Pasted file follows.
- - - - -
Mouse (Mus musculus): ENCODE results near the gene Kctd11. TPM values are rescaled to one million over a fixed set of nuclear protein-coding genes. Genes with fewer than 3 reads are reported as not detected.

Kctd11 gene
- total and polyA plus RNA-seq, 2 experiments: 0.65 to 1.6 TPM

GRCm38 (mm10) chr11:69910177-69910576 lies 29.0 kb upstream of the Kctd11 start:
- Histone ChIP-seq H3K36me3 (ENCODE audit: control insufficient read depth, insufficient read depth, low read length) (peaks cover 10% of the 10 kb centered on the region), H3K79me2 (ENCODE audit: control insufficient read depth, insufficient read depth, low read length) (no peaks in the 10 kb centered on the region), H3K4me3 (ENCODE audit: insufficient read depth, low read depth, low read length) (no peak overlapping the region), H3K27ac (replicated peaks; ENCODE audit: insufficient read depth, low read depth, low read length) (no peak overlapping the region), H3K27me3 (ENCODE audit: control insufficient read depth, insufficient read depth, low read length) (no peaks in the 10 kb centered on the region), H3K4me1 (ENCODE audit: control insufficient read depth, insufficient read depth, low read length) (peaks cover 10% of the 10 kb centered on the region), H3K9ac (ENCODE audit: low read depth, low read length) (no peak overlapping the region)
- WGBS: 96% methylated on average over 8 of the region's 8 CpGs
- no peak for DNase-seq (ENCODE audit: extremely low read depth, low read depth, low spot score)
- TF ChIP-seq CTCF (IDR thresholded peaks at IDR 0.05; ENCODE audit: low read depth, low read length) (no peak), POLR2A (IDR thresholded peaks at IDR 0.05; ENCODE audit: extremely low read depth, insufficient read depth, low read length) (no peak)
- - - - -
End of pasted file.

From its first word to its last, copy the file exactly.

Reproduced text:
Mouse (Mus musculus): ENCODE results near the gene Kctd11. TPM values are rescaled to one million over a fixed set of nuclear protein-coding genes. Genes with fewer than 3 reads are reported as not detected.

Kctd11 gene
- total and polyA plus RNA-seq, 2 experiments: 0.65 to 1.6 TPM

GRCm38 (mm10) chr11:69910177-69910576 lies 29.0 kb upstream of the Kctd11 start:
- Histone ChIP-seq H3K36me3 (ENCODE audit: control insufficient read depth, insufficient read depth, low read length) (peaks cover 10% of the 10 kb centered on the region), H3K79me2 (ENCODE audit: control insufficient read depth, insufficient read depth, low read length) (no peaks in the 10 kb centered on the region), H3K4me3 (ENCODE audit: insufficient read depth, low read depth, low read length) (no peak overlapping the region), H3K27ac (replicated peaks; ENCODE audit: insufficient read depth, low read depth, low read length) (no peak overlapping the region), H3K27me3 (ENCODE audit: control insufficient read depth, insufficient read depth, low read length) (no peaks in the 10 kb centered on the region), H3K4me1 (ENCODE audit: control insufficient read depth, insufficient read depth, low read length) (peaks cover 10% of the 10 kb centered on the region), H3K9ac (ENCODE audit: low read depth, low read length) (no peak overlapping the region)
- WGBS: 96% methylated on average over 8 of the region's 8 CpGs
- no peak for DNase-seq (ENCODE audit: extremely low read depth, low read depth, low spot score)
- TF ChIP-seq CTCF (IDR thresholded peaks at IDR 0.05; ENCODE audit: low read depth, low read length) (no peak), POLR2A (IDR thresholded peaks at IDR 0.05; ENCODE audit: extremely low read depth, insufficient read depth, low read length) (no peak)